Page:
We decided to buy the big items early, so we had time to shop for deals and knew what we had “left over” for the smaller things. It felt weird to start shopping early in my pregnancy, because it had been a long road and I was having complications. I didn’t want to jinx anything. It helped me to shift my thinking and look at it this way: You will have a baby. If not this baby, you will have another baby, either your own or through adoption. Whenever that precious gift arrives, you will still need a stroller or a bathtub or a crib.
We started frequenting places like Toys ‘R Us and making a habit of stopping by the baby section when we were making Target or Walmart runs. I would look for the awkwardly placed and hidden clearance shelves for steals. You know the ones I’m talking about – wedged in the back of the store or middle of an aisle. I also occasionally checked into our local baby boutiques for sales and clearance racks.
We took advantage of holiday sales. We found out Ruby’s gender right before Black Friday sales, so I got to go a little wild. We bought off season clothing as it went on clearance, using our best guesses on when she’d need certain clothes in which sizes. We shied away from things like winter coats, but bought pants and swimsuits that we knew she’d use in a larger window of time.
I routinely checked our local kids’ consignment shops for new and gently used items and added myself to wait lists for specific things. I also would occasionally check out garage sales. They were mostly misses, but I found a few treasures too.
We also didn’t get boxed into buying things specifically for “baby”. We had been looking at baby monitors and couldn’t find one with the quality and features we wanted at a price we were willing to pay. That’s when my sweet, smart, nerdy husband suggested that we look at security cameras instead. For about a third of the price of most video monitors, we had a high-quality camera with tons of functionality and the ability to monitor from all of our devices. We also decided to get a La-Z-Boy recliner, instead of the glider we were considering for the same price. I loved that the back would recline without putting the legend up, so I could lean back while still rocking. The recliner is so much more comfortable and will live a second life after it’s done in the nursery!
We also listened to advice. I’m not saying we took all of it, but we listened! We didn’t stock up on bottles or pacifiers ahead of time. Friends had advised us that babies are picky and they were right. We went through a few different bottles and pacifiers before finding the right ones. They’d also told us not to overstock on certain diaper sizes or brands, until we knew what would work for us.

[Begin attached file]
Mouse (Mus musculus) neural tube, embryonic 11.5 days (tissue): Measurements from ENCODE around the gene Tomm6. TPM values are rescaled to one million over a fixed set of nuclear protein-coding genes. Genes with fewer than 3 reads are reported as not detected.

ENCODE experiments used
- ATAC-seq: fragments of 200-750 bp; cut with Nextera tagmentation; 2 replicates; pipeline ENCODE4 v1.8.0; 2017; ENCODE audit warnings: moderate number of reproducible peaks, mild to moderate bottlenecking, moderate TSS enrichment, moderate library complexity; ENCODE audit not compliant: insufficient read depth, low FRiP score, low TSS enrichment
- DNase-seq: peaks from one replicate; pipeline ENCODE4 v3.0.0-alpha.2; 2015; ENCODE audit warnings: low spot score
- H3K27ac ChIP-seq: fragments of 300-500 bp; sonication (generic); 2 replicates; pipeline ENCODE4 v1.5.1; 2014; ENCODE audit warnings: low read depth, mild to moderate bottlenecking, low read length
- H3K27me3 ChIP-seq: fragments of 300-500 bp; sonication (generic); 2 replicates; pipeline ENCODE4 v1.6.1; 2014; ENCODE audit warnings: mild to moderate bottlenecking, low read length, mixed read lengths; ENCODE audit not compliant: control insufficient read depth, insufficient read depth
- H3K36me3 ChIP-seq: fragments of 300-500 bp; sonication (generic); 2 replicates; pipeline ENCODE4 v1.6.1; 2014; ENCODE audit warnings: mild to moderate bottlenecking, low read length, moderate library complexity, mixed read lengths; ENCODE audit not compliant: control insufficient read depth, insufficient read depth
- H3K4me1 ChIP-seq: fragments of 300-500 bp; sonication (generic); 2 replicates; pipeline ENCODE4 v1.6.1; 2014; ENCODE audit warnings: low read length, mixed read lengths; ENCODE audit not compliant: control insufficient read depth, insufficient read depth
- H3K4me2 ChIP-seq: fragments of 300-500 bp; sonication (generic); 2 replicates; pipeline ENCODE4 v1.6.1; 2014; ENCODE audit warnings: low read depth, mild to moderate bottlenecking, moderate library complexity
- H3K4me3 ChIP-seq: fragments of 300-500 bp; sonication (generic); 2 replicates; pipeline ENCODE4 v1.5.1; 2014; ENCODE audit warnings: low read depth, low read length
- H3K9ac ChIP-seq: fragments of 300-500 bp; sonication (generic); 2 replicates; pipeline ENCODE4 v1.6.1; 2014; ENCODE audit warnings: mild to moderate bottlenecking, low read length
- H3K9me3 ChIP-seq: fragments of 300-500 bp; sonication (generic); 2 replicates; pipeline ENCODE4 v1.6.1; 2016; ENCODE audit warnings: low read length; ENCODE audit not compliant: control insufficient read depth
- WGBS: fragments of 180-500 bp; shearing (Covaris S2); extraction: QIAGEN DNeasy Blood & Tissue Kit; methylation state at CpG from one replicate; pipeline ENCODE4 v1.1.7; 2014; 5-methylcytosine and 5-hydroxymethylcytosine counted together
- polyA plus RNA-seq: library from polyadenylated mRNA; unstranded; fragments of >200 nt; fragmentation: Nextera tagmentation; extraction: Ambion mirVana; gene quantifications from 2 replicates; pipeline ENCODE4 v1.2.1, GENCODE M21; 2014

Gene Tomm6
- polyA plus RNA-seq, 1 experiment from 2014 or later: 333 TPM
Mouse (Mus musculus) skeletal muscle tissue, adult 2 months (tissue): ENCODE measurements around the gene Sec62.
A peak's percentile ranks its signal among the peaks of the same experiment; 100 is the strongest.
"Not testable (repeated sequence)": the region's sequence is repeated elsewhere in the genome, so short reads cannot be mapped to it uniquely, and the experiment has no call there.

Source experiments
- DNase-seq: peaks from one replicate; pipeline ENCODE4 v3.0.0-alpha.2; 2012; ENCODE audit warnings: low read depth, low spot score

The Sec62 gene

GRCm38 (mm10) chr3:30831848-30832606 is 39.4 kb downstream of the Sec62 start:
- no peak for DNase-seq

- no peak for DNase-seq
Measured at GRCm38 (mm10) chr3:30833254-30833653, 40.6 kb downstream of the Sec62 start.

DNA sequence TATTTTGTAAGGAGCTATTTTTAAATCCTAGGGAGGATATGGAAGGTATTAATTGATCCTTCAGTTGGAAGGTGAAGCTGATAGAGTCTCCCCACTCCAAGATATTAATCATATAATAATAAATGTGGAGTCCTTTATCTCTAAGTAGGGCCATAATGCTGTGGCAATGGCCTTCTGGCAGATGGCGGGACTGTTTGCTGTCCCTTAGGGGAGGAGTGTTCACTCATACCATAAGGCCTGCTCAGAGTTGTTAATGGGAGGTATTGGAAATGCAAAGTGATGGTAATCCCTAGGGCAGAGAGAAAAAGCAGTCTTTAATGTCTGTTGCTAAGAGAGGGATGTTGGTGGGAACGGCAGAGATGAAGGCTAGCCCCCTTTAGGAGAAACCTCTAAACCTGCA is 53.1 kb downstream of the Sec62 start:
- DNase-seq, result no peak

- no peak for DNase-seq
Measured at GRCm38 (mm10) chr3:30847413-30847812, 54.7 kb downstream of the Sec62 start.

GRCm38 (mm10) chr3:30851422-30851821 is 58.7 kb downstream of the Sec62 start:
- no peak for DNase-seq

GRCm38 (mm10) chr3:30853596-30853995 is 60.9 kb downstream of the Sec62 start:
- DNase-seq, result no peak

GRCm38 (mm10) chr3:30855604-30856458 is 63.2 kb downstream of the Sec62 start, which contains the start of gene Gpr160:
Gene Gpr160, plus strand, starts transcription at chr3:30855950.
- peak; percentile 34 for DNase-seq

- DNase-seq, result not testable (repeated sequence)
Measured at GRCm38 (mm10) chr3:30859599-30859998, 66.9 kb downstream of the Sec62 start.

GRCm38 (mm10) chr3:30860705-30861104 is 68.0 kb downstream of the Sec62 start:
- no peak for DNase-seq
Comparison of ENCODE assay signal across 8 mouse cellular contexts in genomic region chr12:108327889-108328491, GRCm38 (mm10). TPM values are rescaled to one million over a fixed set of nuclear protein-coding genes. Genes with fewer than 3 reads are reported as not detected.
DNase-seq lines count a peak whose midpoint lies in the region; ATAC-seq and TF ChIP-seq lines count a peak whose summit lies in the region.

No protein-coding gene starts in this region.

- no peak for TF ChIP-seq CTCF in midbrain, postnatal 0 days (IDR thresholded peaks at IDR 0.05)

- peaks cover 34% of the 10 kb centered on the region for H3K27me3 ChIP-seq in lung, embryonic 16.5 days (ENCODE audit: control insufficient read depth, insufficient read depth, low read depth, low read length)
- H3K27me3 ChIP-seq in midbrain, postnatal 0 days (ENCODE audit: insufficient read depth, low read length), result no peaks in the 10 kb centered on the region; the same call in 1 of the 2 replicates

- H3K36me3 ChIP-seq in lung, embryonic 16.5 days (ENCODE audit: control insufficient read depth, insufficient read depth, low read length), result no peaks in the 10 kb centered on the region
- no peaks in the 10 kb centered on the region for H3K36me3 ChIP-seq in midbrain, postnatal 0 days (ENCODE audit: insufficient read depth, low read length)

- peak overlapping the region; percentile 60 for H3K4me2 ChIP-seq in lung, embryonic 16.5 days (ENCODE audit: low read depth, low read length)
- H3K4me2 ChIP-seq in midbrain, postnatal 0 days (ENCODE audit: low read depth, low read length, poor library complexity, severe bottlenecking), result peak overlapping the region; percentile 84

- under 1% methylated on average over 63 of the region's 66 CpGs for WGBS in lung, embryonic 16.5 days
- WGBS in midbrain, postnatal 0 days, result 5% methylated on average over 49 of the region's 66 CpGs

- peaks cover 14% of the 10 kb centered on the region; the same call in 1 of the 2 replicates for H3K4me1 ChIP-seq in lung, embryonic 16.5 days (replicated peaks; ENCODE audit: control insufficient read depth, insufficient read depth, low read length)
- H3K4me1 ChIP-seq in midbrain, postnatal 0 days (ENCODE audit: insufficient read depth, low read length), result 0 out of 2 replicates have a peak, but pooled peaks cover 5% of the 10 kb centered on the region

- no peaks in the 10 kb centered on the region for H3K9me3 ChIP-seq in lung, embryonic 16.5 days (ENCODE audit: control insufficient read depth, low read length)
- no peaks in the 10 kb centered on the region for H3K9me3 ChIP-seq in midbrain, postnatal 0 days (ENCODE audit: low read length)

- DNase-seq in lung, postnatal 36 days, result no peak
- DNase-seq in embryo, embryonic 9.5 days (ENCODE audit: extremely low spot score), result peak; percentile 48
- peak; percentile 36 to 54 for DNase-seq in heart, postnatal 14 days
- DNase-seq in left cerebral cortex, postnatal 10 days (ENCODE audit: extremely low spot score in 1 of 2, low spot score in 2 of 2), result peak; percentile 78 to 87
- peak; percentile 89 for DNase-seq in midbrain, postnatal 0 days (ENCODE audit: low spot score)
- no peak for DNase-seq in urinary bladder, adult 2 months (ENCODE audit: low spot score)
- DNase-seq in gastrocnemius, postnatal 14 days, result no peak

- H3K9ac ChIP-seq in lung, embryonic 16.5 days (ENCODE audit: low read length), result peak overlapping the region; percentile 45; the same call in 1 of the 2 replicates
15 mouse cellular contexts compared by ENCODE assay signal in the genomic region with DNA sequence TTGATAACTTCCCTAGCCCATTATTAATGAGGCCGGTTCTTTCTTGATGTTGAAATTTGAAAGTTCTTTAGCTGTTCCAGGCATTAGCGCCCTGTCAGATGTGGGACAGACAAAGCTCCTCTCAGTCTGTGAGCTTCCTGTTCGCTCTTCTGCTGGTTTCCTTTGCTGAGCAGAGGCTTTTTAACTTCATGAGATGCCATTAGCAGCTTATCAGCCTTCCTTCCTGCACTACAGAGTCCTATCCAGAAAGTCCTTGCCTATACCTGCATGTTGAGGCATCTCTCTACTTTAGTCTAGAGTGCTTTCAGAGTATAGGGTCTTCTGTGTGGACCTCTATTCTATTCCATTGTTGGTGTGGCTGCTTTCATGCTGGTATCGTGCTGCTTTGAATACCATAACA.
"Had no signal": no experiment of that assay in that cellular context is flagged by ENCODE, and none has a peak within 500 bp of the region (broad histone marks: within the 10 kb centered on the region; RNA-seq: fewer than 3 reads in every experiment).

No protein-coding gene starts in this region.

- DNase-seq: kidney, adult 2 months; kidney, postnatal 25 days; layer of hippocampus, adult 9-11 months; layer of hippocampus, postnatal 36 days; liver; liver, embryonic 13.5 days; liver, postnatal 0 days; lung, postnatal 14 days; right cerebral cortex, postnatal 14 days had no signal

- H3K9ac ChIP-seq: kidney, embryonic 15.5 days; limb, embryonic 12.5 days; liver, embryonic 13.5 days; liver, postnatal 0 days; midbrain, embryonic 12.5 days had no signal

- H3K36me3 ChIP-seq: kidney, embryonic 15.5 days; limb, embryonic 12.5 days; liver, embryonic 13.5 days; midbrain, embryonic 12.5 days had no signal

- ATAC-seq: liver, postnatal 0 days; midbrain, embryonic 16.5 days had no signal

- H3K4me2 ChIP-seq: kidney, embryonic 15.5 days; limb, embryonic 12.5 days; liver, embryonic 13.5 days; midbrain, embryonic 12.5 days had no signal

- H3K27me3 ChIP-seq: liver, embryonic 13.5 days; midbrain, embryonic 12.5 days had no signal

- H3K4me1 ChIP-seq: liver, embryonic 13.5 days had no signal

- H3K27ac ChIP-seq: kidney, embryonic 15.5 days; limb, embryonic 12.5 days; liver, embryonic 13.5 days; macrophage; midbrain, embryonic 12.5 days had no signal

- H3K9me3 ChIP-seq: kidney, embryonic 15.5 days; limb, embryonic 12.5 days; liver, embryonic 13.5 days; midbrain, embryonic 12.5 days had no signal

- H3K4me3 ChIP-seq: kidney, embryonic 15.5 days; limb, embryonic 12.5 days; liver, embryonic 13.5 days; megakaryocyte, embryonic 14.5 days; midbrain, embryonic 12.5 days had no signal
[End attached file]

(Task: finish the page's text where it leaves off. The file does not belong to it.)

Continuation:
We are lucky to have some incredible friends and family who not only offered us advice, but also their services. My cousin is a very talented seamstress and made us some beautiful things. I also had a coworker who makes adorable baby items that are sold in lots of fancy baby boutiques around town, but buying directly from her saved us a lot. We had several family members knit us beautiful blankets and caps too.
Those same incredible friends and family also gave us a ton of hand-me-downs, far exceeding our expectations. When we started telling people that we were expecting, I was surprised by how many friends offered us things. I always said yes, if it was something we needed. And when we revisited our budget, we were shocked by how those items added up. Saying yes to hand-me-downs added up to thousands in savings and having most of the things we needed only halfway through my pregnancy.
What We Saved
We started with a mile long list of budgeted items totaling at $3900, but we only spent about $1000 between good deals and hand-me-downs. Yes, $1000 for our crib, changing table, pack & play, recliner, video monitor, travel system, swing, bouncy seat, breast pump, high chairs, bassinet, bedding, bathtubs, bottles… all of it. We had a baby shower and did get some things there too, but they were mostly the lagniappe that’s fun to shop for like clothes, bibs, blankets, toys, and a play mat.
We could have just gone out and spent that $3900 off the top, but I felt like just because we had the pennies pinched didn’t mean we had to spend them. We like to consider ourselves environmentally conscious, so on top of the savings, we also felt good about our choice to reuse items where we could. And honestly, most of the hand-me-downs we received were nicer than what we’d budgeted for in the first place.
With the money we saved on baby items (and leftover from medical bill budgeting), we replaced our flooring in the main living area, making it more baby and sanitizing friendly. The remainder rolled over into upgrading to an SUV shortly after Ruby was born.